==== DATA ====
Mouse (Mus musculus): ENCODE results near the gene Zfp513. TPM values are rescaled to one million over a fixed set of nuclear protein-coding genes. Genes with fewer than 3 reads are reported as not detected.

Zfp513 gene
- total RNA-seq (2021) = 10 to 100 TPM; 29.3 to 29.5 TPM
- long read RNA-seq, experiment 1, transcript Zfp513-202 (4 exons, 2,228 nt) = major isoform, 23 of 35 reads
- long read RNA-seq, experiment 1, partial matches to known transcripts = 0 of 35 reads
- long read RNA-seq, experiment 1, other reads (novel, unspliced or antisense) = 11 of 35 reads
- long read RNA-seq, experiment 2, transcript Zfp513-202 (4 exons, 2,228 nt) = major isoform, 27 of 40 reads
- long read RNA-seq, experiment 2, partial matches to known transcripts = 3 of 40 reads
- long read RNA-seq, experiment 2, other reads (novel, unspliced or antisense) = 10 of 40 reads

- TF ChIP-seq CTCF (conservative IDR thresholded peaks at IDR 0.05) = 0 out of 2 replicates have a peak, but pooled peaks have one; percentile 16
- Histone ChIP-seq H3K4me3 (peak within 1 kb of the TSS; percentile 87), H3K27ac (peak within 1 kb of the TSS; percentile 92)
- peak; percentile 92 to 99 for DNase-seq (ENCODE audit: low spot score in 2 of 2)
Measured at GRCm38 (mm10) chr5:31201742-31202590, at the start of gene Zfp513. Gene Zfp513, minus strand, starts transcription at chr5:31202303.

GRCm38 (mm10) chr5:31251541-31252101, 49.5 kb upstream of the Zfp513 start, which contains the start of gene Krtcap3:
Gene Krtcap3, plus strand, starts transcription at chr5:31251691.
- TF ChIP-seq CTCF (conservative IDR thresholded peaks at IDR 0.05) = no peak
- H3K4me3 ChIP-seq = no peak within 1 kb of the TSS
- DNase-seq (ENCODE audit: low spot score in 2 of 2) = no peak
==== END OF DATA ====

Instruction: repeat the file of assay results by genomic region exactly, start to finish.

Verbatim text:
Mouse (Mus musculus): ENCODE results near the gene Zfp513. TPM values are rescaled to one million over a fixed set of nuclear protein-coding genes. Genes with fewer than 3 reads are reported as not detected.

Zfp513 gene
- total RNA-seq (2021) = 10 to 100 TPM; 29.3 to 29.5 TPM
- long read RNA-seq, experiment 1, transcript Zfp513-202 (4 exons, 2,228 nt) = major isoform, 23 of 35 reads
- long read RNA-seq, experiment 1, partial matches to known transcripts = 0 of 35 reads
- long read RNA-seq, experiment 1, other reads (novel, unspliced or antisense) = 11 of 35 reads
- long read RNA-seq, experiment 2, transcript Zfp513-202 (4 exons, 2,228 nt) = major isoform, 27 of 40 reads
- long read RNA-seq, experiment 2, partial matches to known transcripts = 3 of 40 reads
- long read RNA-seq, experiment 2, other reads (novel, unspliced or antisense) = 10 of 40 reads

- TF ChIP-seq CTCF (conservative IDR thresholded peaks at IDR 0.05) = 0 out of 2 replicates have a peak, but pooled peaks have one; percentile 16
- Histone ChIP-seq H3K4me3 (peak within 1 kb of the TSS; percentile 87), H3K27ac (peak within 1 kb of the TSS; percentile 92)
- peak; percentile 92 to 99 for DNase-seq (ENCODE audit: low spot score in 2 of 2)
Measured at GRCm38 (mm10) chr5:31201742-31202590, at the start of gene Zfp513. Gene Zfp513, minus strand, starts transcription at chr5:31202303.

GRCm38 (mm10) chr5:31251541-31252101, 49.5 kb upstream of the Zfp513 start, which contains the start of gene Krtcap3:
Gene Krtcap3, plus strand, starts transcription at chr5:31251691.
- TF ChIP-seq CTCF (conservative IDR thresholded peaks at IDR 0.05) = no peak
- H3K4me3 ChIP-seq = no peak within 1 kb of the TSS
- DNase-seq (ENCODE audit: low spot score in 2 of 2) = no peak